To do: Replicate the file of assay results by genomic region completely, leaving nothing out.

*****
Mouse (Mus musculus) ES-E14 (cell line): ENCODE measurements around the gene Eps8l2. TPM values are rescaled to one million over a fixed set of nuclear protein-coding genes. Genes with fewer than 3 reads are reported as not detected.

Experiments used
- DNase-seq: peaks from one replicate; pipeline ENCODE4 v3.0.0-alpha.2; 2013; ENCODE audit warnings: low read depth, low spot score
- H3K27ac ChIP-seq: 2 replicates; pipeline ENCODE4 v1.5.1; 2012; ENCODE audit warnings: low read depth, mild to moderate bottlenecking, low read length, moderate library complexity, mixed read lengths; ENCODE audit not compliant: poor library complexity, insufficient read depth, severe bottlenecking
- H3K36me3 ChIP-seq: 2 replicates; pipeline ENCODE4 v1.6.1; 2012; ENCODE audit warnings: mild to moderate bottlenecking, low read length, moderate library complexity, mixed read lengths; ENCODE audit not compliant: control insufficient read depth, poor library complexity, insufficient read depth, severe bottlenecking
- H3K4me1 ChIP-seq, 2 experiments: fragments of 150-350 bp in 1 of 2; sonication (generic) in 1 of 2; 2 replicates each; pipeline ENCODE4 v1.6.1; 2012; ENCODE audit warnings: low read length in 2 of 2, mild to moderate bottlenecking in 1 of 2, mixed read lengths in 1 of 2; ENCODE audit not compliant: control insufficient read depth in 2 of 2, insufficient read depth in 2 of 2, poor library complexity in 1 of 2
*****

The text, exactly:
Mouse (Mus musculus) ES-E14 (cell line): ENCODE measurements around the gene Eps8l2. TPM values are rescaled to one million over a fixed set of nuclear protein-coding genes. Genes with fewer than 3 reads are reported as not detected.

Experiments used
- DNase-seq: peaks from one replicate; pipeline ENCODE4 v3.0.0-alpha.2; 2013; ENCODE audit warnings: low read depth, low spot score
- H3K27ac ChIP-seq: 2 replicates; pipeline ENCODE4 v1.5.1; 2012; ENCODE audit warnings: low read depth, mild to moderate bottlenecking, low read length, moderate library complexity, mixed read lengths; ENCODE audit not compliant: poor library complexity, insufficient read depth, severe bottlenecking
- H3K36me3 ChIP-seq: 2 replicates; pipeline ENCODE4 v1.6.1; 2012; ENCODE audit warnings: mild to moderate bottlenecking, low read length, moderate library complexity, mixed read lengths; ENCODE audit not compliant: control insufficient read depth, poor library complexity, insufficient read depth, severe bottlenecking
- H3K4me1 ChIP-seq, 2 experiments: fragments of 150-350 bp in 1 of 2; sonication (generic) in 1 of 2; 2 replicates each; pipeline ENCODE4 v1.6.1; 2012; ENCODE audit warnings: low read length in 2 of 2, mild to moderate bottlenecking in 1 of 2, mixed read lengths in 1 of 2; ENCODE audit not compliant: control insufficient read depth in 2 of 2, insufficient read depth in 2 of 2, poor library complexity in 1 of 2